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ABC's Issues and Answers: MLK Interview

Sunday, June 18, 1967

Dr. King sat down with Tom Jerriel, Atlanta Bureau Chief, and John Casserly, Washington Correspondent, of the American Broadcasting Company for their program "Issues and Answers." They discussed the civil rights movement, Dr. King's upcoming book, and the U.S. Supreme Court ruling that Dr. King would serve jail time in Birmingham.

Telegram from Nobel Committee to MLK

Wednesday, October 14, 1964

The Nobel Committee of Norwegian Parliament notifies Dr. King that he will be awarded the Nobel Peace Prize for 1964.

Transcripts for Courses at Harvard University

Thursday, August 13, 1953

Lois Ryan forwards a transcript for two courses that Dr. King took while studying at Harvard University. These courses were Philosophy of Plate: Introductory and The Philosophy of Whitehead.

Soap, Brush Help

Addressing Chicago slums, the focal point of Dr. King's Chicago crusade, the writer of the article calls for all tenants, regardless of race, creed or color, to assume some responsibility for the upkeep of their buildings instead of expecting Dr. King and the landlords of the buildings to solve the issue for them.

Letter from Peter A. Minthom to Ralph D. Abernathy

Monday, April 29, 1968

Peter Minthom, an American Indian from Oregon, requests assistance in traveling to Washington D.C. for the Poor People’s March.

Telegram from MLK to Rev. Jesse Jackson

Dr. King writes to Rev. Jesse Jackson, urgently requesting his presence at a meeting of the Action Committee for Washington.

Strength to Love

Sunday, August 11, 1963

This is the printer?s proof of Strength to Love, Dr. King?s book of sermons that was published in 1963. He drafted three of the sermons while serving a fifteen-day jail term in Albany, Georgia. Although his editors lauded the first draft, they later deleted strong phrases about segregation, colonialism and capitalism and many of his statements against war. The collection includes some of Dr. King's most popular sermons, including: Loving Your Enemies, Paul?s Letter to American Christians, A Knock at Midnight, A Tough Mind and a Tender Heart, and Three Dimensions of a Complete Life.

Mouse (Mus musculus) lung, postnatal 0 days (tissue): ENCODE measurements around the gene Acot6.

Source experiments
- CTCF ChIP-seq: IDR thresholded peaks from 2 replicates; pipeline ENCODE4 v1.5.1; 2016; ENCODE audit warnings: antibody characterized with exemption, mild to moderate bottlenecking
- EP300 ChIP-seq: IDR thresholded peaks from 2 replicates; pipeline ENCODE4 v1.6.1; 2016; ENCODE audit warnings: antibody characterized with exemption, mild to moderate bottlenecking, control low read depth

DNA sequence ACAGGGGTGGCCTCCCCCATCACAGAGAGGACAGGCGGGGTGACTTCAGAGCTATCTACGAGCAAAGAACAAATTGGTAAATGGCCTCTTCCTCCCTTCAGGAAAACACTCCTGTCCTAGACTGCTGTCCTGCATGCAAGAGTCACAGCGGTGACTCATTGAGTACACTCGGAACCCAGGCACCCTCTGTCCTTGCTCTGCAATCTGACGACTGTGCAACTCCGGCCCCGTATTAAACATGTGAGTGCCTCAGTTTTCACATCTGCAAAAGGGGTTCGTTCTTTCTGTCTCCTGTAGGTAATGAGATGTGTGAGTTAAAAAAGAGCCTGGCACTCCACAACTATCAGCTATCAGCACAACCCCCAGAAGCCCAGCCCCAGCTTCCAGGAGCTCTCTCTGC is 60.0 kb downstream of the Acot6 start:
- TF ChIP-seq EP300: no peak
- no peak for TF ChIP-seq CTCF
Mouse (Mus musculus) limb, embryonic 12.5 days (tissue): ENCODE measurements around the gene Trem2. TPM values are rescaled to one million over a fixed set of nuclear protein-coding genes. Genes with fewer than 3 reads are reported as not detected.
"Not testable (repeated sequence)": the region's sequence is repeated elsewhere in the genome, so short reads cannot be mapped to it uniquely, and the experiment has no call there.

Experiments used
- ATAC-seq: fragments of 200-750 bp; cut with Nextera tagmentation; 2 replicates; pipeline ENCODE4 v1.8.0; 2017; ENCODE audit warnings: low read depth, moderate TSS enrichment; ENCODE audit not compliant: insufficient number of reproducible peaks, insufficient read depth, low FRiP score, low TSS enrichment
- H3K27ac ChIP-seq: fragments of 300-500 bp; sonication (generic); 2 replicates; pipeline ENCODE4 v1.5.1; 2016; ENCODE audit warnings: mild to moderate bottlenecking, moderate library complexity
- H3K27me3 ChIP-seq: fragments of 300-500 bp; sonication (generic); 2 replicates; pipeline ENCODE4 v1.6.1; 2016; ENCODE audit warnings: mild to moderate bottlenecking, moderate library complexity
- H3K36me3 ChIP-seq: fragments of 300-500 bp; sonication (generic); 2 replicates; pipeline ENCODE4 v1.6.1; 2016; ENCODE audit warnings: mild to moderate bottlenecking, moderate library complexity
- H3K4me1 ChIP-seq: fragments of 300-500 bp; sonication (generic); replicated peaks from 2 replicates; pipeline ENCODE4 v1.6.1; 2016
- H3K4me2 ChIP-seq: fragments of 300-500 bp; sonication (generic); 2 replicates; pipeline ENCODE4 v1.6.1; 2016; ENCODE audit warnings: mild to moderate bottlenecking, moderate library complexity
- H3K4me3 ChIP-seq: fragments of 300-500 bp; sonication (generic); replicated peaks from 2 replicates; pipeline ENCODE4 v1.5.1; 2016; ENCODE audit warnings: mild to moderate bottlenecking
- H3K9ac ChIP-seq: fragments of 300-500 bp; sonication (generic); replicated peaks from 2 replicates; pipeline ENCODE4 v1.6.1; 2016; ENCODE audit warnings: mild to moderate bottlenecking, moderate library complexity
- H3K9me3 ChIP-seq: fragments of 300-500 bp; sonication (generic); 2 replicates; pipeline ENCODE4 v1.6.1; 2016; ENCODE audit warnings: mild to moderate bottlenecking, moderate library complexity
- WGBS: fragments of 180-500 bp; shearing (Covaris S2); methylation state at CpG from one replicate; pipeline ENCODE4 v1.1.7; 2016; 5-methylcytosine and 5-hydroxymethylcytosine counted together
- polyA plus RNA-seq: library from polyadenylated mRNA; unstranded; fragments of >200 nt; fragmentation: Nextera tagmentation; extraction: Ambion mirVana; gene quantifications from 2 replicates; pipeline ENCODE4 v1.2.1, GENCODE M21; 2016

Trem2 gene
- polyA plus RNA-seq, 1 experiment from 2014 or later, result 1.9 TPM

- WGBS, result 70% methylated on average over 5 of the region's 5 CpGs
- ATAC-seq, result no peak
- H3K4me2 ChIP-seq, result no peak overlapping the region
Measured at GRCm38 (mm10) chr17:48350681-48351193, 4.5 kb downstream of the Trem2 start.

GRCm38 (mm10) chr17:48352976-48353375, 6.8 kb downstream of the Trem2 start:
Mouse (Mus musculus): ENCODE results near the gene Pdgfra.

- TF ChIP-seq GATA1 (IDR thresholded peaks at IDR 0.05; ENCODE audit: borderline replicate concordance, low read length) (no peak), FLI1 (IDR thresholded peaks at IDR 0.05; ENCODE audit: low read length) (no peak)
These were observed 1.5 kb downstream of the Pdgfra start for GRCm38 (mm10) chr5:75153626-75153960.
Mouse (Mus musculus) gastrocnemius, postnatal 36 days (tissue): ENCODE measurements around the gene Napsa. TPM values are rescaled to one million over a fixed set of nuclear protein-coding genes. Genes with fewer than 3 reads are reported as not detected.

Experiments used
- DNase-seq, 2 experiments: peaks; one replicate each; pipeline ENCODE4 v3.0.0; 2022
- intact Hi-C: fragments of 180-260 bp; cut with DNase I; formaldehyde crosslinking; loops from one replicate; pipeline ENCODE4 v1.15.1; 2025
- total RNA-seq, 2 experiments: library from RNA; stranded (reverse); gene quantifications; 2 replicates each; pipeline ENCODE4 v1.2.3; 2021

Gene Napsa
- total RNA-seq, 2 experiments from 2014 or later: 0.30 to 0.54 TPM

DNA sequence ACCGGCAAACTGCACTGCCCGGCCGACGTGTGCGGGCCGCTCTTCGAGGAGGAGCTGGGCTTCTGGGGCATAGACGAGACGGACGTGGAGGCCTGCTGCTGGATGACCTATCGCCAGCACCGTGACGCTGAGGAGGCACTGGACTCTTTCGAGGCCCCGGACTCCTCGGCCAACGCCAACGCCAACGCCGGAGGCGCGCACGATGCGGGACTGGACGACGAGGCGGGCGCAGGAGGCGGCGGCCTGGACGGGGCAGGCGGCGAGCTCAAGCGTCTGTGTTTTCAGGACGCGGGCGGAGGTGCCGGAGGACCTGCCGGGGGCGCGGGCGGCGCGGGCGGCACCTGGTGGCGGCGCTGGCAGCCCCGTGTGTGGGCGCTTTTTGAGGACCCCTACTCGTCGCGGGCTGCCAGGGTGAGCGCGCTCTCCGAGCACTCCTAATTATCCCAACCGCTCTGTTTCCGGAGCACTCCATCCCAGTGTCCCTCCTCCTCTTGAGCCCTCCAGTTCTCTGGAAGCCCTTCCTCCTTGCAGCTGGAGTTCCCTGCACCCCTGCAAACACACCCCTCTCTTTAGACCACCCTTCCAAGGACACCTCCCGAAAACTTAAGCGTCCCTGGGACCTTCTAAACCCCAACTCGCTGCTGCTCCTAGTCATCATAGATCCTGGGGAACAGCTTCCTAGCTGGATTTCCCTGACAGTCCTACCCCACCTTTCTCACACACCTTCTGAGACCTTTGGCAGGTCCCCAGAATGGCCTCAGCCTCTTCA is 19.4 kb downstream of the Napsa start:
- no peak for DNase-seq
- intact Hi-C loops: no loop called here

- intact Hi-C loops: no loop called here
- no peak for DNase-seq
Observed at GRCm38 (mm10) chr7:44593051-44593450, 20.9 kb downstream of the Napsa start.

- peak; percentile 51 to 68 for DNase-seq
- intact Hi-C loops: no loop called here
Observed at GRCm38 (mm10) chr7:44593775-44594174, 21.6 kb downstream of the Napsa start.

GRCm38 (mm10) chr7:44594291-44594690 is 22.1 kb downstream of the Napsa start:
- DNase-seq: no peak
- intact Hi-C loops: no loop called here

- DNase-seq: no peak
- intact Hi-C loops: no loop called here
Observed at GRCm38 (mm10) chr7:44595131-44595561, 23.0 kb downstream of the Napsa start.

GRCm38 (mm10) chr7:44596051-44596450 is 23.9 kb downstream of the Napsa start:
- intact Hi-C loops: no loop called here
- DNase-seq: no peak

Letter from Richard Nixon to MLK

Tuesday, September 17, 1957

Vice President Nixon writes to Dr. King concerning the efficiency and effectiveness of the Civil Rights Bill. He expresses his gratitude for a previous correspondence from Dr. King and ensures his continued advocacy of civil rights legislation.

Photo of MLK and Mr. David

Mr. David sends Dr. King a picture displaying the two outside a Jackson, Mississippi Holiday Inn.

MLK Speech at NAACP Sponsored Rally for Civil Rights

Sunday, July 10, 1960

Dr. King gives a speech in which he addresses a myriad of issues on the subject of civil rights.

MLK Memorandum on SCLC Direct Action Plans

In this confidential memorandum, Dr. King outlines SCLC’s direct action program for Birmingham, Alabama and Danville, Virginia. For each community, he states the challenges, defines goals, and then provides detailed steps to be taken and also staff assignments. He promises to outline his plan for Montgomery, Alabama in a few days.

Letter from United States Congress to MLK

Friday, September 22, 1967

Joseph McDade writes Dr. King to solicit his views regarding the affects of organized crime on the plight of the urban poor.

Letter from W. C. Akers to MLK

W. C. Akers expresses his concern about Dr. King's support of Adam Clayton Powell.

Sixth Grade Wisconsin Achievement Test Responses

This is a collection of responses from sixth graders of average ability in a Wisconsin school. Although the instructions are not provided, it seems evident that the students were tasked to paraphrase the passage or, simply tell what the passage meant to them.

Letter from an Asylum Inmate to MLK Seeking Assistance

Monday, May 29, 1967

Paul Douglas Ware, an untried inmate, requests Dr. King's "understanding, moral support, and possible assistance." Mr. Ware informs Dr. King of detailed information regarding his unjust treatment, his personal life, his present state of mind and most importantly his desire to have a stronger bond with "his own people."

I HAVE A DREAM

Text of Dr. King's "I Have a Dream" speech delivered August 28, 1963 at the Lincoln Memorial, Washington, D. C.

The Business Card of the Honorable Al Shabazz (Malcolm X)

During the late 1950s, Malcolm X began going by Malik Al-Shabazz. Shabazz, according to the Nation of Islam, was a Black Nation in central Africa from which all human beings descended. While the date of this card is unknown, it is presumed to be circa the late 1950s to early 1960s, before Malcolm X split from the Nation of Islam in 1964.